Cash Strapped? Prioritize Creditors
At this unprecedented time, many of you are experiencing significant work and income stoppages. As an attorney with extensive experience in debtor and creditor work, there are some dos and don’ts.
♦ Prioritize payments to creditors. Reach out to your landlord and ask for an extension on rent. If you have a mortgage, immediately go online to your lender’s loss mitigation options. They will likely have a new program for forbearance-type payment plans or options. The forbearance can be a 3 to 6 month-long break, with possible payment of interest only. Be proactive and ask.
♦ Pay any car loan or lease, as your car can be repossessed without any warning or notice for non-payment.
♦ Reach out to utility companies and ask for a hardship extension on payments.
♦ Lost your job? Immediately apply for unemployment benefits online. Student loan payments should also be deferred or placed on forbearance if possible.
♦ Owe the IRS? Call the taxpayer advocate center and immediately submit hardship documents showing that payments to the IRS will make it impossible for you to maintain a minimum standard of living. Same with state tax debt. Or apply for a payment plan on back taxes.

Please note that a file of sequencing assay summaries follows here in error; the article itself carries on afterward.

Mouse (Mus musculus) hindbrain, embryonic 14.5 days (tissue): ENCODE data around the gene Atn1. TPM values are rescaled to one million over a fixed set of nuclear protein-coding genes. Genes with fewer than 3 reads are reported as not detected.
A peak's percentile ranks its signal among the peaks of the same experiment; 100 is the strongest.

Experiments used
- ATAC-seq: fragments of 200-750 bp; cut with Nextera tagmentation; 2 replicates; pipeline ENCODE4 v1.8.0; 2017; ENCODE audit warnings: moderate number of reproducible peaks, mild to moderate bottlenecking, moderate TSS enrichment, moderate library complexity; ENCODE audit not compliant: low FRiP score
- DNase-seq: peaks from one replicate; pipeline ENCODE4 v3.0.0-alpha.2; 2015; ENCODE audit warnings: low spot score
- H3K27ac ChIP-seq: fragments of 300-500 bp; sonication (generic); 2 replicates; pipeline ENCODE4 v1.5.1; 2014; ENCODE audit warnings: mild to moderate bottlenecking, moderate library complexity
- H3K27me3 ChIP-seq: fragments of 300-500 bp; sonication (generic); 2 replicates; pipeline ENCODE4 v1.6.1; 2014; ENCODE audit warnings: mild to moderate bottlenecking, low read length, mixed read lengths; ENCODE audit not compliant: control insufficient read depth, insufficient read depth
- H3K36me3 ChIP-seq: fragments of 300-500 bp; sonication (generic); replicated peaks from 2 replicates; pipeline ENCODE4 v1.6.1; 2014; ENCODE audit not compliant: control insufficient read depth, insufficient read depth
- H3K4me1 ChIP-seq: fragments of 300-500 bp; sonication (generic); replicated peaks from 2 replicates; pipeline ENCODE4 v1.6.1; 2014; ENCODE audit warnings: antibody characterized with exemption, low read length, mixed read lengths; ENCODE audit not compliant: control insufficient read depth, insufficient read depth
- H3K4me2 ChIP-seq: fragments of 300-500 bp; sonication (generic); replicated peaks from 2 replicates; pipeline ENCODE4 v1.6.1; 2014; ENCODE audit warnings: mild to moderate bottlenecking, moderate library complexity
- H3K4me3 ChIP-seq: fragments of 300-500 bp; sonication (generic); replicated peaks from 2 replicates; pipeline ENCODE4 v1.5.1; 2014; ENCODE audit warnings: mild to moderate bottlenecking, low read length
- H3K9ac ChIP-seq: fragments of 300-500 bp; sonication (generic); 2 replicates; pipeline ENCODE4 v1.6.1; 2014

♦ Do NOT pay any medical bills in full. Immediately request a payment plan. Most medical creditors accept long term payment plans with no interest.
♦ Credit cards come last. They should not be a priority unless your basic living expenses are met. Ask for payment deferments but expect all lines of credit to be shut down quickly. If a credit card is on autopay, stop it. If you have a credit card with your primary bank, the creditor likely has the ability to take funds from your account whether you give explicit instructions or not.
♦ Do NOT cash out retirement accounts. These funds are protected from all of your creditors, even the IRS. Keep that money there as long as you can. Do NOT cash out a whole life insurance policy? Check your cash surrender value. If you have a spouse or a minor or disabled child the cash value is likely exempt from creditors.